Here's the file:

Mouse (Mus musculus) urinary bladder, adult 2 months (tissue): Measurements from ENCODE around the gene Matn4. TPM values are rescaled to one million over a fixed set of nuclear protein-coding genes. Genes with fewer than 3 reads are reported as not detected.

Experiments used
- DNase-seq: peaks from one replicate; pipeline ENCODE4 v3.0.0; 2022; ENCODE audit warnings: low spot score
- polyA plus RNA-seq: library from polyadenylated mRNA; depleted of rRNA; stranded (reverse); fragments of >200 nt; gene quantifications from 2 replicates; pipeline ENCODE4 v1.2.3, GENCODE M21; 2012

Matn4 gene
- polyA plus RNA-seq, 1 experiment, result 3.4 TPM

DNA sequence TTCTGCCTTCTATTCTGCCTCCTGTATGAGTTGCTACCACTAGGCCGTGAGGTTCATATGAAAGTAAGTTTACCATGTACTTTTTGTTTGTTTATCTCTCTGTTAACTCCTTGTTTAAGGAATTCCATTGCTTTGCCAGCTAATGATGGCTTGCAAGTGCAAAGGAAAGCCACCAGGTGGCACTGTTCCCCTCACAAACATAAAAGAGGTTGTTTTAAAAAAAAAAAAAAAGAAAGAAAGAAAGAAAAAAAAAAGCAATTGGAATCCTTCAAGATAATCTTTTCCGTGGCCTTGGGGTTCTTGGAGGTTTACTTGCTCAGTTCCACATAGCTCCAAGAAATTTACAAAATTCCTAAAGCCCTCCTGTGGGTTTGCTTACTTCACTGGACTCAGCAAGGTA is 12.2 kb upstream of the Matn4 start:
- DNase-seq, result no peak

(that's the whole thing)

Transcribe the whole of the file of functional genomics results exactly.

Mouse (Mus musculus) urinary bladder, adult 2 months (tissue): Measurements from ENCODE around the gene Matn4. TPM values are rescaled to one million over a fixed set of nuclear protein-coding genes. Genes with fewer than 3 reads are reported as not detected.

Experiments used
- DNase-seq: peaks from one replicate; pipeline ENCODE4 v3.0.0; 2022; ENCODE audit warnings: low spot score
- polyA plus RNA-seq: library from polyadenylated mRNA; depleted of rRNA; stranded (reverse); fragments of >200 nt; gene quantifications from 2 replicates; pipeline ENCODE4 v1.2.3, GENCODE M21; 2012

Matn4 gene
- polyA plus RNA-seq, 1 experiment, result 3.4 TPM

DNA sequence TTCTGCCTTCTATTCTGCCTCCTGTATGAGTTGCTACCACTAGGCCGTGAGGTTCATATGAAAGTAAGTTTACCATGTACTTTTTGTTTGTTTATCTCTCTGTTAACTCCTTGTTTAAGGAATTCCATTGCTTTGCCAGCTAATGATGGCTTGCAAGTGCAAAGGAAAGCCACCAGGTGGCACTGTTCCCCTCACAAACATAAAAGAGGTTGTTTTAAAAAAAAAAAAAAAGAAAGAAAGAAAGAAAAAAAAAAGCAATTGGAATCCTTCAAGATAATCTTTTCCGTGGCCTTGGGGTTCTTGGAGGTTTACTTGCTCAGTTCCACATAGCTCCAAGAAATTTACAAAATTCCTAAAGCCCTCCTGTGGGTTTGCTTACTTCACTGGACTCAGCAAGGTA is 12.2 kb upstream of the Matn4 start:
- DNase-seq, result no peak